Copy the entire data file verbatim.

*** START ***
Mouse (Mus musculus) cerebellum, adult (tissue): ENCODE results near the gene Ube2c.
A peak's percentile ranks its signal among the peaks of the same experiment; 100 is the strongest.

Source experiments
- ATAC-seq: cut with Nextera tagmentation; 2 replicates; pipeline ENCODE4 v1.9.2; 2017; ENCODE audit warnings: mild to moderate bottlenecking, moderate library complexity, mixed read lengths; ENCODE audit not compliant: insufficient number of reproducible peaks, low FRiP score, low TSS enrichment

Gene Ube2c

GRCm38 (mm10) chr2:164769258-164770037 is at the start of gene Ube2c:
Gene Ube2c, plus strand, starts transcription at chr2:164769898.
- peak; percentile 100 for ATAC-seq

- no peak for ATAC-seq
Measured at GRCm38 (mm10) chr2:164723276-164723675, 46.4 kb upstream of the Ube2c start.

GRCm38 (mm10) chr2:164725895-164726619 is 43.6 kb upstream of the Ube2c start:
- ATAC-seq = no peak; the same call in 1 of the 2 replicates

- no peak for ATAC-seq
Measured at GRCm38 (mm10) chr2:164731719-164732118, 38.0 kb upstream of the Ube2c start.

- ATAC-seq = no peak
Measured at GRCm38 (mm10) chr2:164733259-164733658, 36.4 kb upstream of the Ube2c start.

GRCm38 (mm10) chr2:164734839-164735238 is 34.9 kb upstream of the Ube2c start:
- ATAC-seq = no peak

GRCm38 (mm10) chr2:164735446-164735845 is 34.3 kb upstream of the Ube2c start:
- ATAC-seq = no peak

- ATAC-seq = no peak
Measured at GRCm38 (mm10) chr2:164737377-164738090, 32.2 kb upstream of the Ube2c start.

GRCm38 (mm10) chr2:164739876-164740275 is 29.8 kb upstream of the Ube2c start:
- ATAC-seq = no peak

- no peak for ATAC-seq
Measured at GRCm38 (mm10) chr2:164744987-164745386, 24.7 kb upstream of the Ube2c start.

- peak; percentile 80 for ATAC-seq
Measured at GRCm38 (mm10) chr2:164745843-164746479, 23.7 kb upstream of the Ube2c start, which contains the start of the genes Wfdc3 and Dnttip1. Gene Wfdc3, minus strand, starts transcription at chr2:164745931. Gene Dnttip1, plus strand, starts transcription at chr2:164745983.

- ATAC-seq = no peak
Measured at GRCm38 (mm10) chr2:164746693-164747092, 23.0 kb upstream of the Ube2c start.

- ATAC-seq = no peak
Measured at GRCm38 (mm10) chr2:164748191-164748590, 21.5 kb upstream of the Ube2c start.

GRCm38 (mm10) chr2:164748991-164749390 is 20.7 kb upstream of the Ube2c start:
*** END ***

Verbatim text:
Mouse (Mus musculus) cerebellum, adult (tissue): ENCODE results near the gene Ube2c.
A peak's percentile ranks its signal among the peaks of the same experiment; 100 is the strongest.

Source experiments
- ATAC-seq: cut with Nextera tagmentation; 2 replicates; pipeline ENCODE4 v1.9.2; 2017; ENCODE audit warnings: mild to moderate bottlenecking, moderate library complexity, mixed read lengths; ENCODE audit not compliant: insufficient number of reproducible peaks, low FRiP score, low TSS enrichment

Gene Ube2c

GRCm38 (mm10) chr2:164769258-164770037 is at the start of gene Ube2c:
Gene Ube2c, plus strand, starts transcription at chr2:164769898.
- peak; percentile 100 for ATAC-seq

- no peak for ATAC-seq
Measured at GRCm38 (mm10) chr2:164723276-164723675, 46.4 kb upstream of the Ube2c start.

GRCm38 (mm10) chr2:164725895-164726619 is 43.6 kb upstream of the Ube2c start:
- ATAC-seq = no peak; the same call in 1 of the 2 replicates

- no peak for ATAC-seq
Measured at GRCm38 (mm10) chr2:164731719-164732118, 38.0 kb upstream of the Ube2c start.

- ATAC-seq = no peak
Measured at GRCm38 (mm10) chr2:164733259-164733658, 36.4 kb upstream of the Ube2c start.

GRCm38 (mm10) chr2:164734839-164735238 is 34.9 kb upstream of the Ube2c start:
- ATAC-seq = no peak

GRCm38 (mm10) chr2:164735446-164735845 is 34.3 kb upstream of the Ube2c start:
- ATAC-seq = no peak

- ATAC-seq = no peak
Measured at GRCm38 (mm10) chr2:164737377-164738090, 32.2 kb upstream of the Ube2c start.

GRCm38 (mm10) chr2:164739876-164740275 is 29.8 kb upstream of the Ube2c start:
- ATAC-seq = no peak

- no peak for ATAC-seq
Measured at GRCm38 (mm10) chr2:164744987-164745386, 24.7 kb upstream of the Ube2c start.

- peak; percentile 80 for ATAC-seq
Measured at GRCm38 (mm10) chr2:164745843-164746479, 23.7 kb upstream of the Ube2c start, which contains the start of the genes Wfdc3 and Dnttip1. Gene Wfdc3, minus strand, starts transcription at chr2:164745931. Gene Dnttip1, plus strand, starts transcription at chr2:164745983.

- ATAC-seq = no peak
Measured at GRCm38 (mm10) chr2:164746693-164747092, 23.0 kb upstream of the Ube2c start.

- ATAC-seq = no peak
Measured at GRCm38 (mm10) chr2:164748191-164748590, 21.5 kb upstream of the Ube2c start.

GRCm38 (mm10) chr2:164748991-164749390 is 20.7 kb upstream of the Ube2c start: